Rally with Sally

Sally Field has good bone structure.

By Steve Wiecking January 4, 2009 Published in the April 2008 issue of Seattle Met

I’M SITTING JUST A FOOT AWAY from Sally Field, but she wants to talk about osteoporosis, which is why Sally Field is here in February at the Northwest Flower and Garden Show—a seminar on gardening to maintain bone health (good exercise, the healing quality of working with the soil, etc.). Actually, promoting Rally with Sally for Bone Health is the only reason Sally Field agreed to talk to me.

“I’m part of a campaign to bring about osteoporosis awareness all over the country because it is a huge silent threat,” she explains. “One out of two women—_one out of two women_—over the age of 50 will experience an osteoporosis-related fracture at some point in their lives.”

Sally Field is over 50. She’s 61, in fact. God, she looks good. I mean naturally good: fit, apple-cheeked, with fine lines on her face—nothing plastic about her. I can’t wait to call my mom and tell her I was talking to Sally Field. About osteoporosis. “Everybody should be getting a bone density test,” she says. “Because it’s the only way you can ascertain if you have osteopenia—which is the stage right before osteoporosis—or if you have osteoporosis. Your bones become so porous, like wet chalk.”

I can’t wait to call my mom and tell her I was talking to Sally Field about osteoporosis.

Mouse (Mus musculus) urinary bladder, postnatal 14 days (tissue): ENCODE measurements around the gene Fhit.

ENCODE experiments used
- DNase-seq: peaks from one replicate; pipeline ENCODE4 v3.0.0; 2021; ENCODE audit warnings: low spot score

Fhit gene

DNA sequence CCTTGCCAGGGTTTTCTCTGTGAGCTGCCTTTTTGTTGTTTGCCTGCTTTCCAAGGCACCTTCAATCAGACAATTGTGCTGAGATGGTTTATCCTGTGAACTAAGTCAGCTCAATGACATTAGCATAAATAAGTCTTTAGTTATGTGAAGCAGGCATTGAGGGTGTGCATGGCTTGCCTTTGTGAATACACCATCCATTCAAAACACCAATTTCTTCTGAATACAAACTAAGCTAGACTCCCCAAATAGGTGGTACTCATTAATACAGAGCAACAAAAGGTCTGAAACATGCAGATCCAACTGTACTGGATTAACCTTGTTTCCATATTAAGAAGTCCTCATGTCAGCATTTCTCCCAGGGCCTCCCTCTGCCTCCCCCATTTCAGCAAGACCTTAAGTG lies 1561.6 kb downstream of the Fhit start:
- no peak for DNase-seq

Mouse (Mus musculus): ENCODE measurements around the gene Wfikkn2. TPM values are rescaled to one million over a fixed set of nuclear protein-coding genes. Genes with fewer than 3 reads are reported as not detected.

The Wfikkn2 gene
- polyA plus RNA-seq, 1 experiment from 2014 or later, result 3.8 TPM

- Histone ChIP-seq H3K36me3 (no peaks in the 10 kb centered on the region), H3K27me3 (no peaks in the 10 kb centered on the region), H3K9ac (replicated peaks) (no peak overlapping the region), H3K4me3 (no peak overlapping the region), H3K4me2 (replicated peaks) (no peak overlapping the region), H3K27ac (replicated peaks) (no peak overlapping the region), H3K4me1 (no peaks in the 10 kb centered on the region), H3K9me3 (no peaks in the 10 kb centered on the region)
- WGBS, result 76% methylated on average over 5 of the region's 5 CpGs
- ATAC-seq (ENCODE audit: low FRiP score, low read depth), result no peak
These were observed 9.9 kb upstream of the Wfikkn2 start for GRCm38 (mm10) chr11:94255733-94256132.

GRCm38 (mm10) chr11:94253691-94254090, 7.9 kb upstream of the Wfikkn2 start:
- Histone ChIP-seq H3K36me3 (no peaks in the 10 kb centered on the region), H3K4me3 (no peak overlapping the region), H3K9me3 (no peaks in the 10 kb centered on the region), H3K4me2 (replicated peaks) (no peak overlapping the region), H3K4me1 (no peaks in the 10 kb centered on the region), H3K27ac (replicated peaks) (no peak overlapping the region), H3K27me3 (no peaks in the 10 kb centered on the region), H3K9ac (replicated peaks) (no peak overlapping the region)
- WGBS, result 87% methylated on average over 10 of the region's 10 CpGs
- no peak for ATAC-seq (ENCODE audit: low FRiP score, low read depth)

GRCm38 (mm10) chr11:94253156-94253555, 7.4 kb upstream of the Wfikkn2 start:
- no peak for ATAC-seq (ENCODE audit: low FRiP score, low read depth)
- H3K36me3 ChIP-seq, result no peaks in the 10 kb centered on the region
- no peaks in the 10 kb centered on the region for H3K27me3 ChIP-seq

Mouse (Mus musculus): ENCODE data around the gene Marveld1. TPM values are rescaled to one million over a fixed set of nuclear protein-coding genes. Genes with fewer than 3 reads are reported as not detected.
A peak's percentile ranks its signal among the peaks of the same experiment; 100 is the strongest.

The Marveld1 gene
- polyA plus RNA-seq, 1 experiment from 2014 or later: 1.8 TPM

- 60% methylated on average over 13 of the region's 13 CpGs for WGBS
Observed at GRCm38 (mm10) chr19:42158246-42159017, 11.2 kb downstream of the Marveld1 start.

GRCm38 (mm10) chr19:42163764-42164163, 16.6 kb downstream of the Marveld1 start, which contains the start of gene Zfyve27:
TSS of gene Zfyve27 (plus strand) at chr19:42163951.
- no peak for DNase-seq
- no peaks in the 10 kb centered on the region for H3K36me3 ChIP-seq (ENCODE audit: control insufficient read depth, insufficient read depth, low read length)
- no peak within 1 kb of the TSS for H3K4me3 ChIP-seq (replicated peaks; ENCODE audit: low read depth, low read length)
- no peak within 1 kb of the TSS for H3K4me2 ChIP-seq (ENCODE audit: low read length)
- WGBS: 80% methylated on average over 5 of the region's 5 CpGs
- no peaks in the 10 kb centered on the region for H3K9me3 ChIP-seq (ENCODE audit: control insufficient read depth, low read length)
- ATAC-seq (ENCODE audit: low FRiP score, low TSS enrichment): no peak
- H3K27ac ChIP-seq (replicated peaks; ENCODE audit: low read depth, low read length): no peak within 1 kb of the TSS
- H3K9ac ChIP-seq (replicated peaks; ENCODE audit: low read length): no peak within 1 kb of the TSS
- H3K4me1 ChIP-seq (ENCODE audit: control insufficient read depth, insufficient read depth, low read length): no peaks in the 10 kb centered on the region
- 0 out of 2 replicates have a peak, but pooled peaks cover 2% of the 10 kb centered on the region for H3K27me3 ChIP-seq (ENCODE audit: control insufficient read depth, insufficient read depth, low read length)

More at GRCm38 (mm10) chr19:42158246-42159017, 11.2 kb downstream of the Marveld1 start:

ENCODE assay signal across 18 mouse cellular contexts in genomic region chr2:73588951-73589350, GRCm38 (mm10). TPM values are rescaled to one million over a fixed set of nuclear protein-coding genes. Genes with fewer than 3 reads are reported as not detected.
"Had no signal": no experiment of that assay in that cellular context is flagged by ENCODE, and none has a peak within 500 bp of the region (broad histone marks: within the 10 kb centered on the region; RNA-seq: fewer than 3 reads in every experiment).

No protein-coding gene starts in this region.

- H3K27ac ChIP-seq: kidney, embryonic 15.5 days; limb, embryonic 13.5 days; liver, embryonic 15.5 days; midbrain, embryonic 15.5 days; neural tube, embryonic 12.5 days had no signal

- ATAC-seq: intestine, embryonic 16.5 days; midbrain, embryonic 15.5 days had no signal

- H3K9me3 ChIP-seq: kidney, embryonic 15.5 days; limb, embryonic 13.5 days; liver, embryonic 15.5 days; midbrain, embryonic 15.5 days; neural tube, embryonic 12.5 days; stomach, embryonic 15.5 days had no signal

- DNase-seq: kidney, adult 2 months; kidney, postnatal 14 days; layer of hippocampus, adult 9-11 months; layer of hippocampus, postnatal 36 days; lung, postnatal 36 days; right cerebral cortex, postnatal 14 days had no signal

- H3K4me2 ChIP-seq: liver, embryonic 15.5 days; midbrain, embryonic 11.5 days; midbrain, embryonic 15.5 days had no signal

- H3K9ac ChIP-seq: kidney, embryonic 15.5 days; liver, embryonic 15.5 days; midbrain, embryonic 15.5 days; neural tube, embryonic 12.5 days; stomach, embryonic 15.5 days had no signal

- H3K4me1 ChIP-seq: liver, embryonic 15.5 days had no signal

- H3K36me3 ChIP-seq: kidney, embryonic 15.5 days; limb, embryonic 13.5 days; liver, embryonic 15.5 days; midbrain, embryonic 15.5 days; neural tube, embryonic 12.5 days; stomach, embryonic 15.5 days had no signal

That’s a dramatic image. She should make a movie about it. I loved Norma Rae. Sally Field was great in Norma Rae. That scene where Ron Liebman runs into her in the motel after she’s been socked in the face—I don’t think even Meryl Streep could’ve pulled that one off without indicating too much research into getting socked in the face. Maybe I can work in a few Hollywood questions.

“CanIaskgushyHollywoodquestionsnow?” I babble, falling all over my words.

“I beg your pardon?” she asks. I repeat the question more coherently. She doesn’t look thrilled. “Sure,” she says. “I guess so.”

How to segue? Osteoporosis….osteoporosis…obstacles! What’s been the hardest thing for her to overcome in her career? Good one, huh? Huh?

“Nothing,” she says. Oh. “It’s a process,” she continues. “And in 45 years there have been important lessons to learn. You hit a wall, and it’s important to feel the wall, feel the hit, and change and go a different direction. So everything is hard and nothing is hard. It is what it is.”

Hey, Mom, I’m talking to Sally Field! Oh yeah—and you need a bone density test.

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